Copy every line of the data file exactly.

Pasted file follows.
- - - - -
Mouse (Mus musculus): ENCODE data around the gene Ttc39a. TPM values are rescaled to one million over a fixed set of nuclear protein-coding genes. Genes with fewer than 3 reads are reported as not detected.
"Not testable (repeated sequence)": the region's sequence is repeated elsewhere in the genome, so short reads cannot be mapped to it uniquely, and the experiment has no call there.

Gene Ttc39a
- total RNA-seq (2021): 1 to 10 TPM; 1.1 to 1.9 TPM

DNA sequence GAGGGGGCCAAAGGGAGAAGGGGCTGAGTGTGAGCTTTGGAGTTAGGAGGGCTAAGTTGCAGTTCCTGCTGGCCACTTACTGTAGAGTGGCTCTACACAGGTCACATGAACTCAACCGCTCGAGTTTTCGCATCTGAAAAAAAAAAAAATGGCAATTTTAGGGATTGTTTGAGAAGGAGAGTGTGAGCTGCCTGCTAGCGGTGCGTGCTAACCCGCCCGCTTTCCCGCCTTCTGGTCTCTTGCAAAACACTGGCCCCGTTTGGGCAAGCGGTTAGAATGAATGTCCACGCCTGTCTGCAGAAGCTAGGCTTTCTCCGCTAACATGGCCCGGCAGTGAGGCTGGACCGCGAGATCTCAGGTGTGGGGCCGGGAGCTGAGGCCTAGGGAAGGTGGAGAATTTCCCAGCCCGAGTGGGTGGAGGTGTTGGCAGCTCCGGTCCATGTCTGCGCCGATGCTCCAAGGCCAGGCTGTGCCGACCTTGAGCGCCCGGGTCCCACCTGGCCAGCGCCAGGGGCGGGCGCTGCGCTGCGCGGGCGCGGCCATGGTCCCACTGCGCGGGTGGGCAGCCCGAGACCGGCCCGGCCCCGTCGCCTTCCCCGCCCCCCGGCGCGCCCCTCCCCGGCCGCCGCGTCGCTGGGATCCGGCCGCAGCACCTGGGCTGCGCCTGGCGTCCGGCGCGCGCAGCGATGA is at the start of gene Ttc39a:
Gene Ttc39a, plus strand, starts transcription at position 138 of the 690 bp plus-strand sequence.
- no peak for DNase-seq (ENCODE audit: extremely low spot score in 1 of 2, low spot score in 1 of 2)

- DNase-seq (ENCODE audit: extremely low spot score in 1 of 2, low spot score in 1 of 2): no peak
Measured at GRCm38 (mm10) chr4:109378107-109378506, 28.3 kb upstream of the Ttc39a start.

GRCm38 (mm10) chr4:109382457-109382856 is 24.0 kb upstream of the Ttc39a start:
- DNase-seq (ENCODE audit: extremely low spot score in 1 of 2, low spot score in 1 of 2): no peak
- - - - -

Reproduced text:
Mouse (Mus musculus): ENCODE data around the gene Ttc39a. TPM values are rescaled to one million over a fixed set of nuclear protein-coding genes. Genes with fewer than 3 reads are reported as not detected.
"Not testable (repeated sequence)": the region's sequence is repeated elsewhere in the genome, so short reads cannot be mapped to it uniquely, and the experiment has no call there.

Gene Ttc39a
- total RNA-seq (2021): 1 to 10 TPM; 1.1 to 1.9 TPM

DNA sequence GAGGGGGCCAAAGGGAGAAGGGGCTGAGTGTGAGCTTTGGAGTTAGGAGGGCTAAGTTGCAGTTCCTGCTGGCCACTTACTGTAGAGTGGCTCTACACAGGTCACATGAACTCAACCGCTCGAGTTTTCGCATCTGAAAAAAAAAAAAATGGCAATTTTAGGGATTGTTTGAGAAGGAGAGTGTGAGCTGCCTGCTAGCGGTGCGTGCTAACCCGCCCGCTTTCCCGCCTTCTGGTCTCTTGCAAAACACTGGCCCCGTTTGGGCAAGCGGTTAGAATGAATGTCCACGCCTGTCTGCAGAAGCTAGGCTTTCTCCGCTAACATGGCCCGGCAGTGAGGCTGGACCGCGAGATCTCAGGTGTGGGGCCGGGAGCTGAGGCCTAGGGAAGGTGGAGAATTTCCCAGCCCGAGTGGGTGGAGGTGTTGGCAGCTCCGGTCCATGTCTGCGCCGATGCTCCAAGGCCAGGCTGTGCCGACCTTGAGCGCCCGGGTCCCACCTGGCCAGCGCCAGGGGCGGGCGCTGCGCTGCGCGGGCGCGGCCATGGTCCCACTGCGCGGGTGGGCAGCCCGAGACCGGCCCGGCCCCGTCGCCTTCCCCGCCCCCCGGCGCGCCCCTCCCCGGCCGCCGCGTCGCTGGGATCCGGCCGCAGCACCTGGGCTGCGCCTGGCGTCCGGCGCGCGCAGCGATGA is at the start of gene Ttc39a:
Gene Ttc39a, plus strand, starts transcription at position 138 of the 690 bp plus-strand sequence.
- no peak for DNase-seq (ENCODE audit: extremely low spot score in 1 of 2, low spot score in 1 of 2)

- DNase-seq (ENCODE audit: extremely low spot score in 1 of 2, low spot score in 1 of 2): no peak
Measured at GRCm38 (mm10) chr4:109378107-109378506, 28.3 kb upstream of the Ttc39a start.

GRCm38 (mm10) chr4:109382457-109382856 is 24.0 kb upstream of the Ttc39a start:
- DNase-seq (ENCODE audit: extremely low spot score in 1 of 2, low spot score in 1 of 2): no peak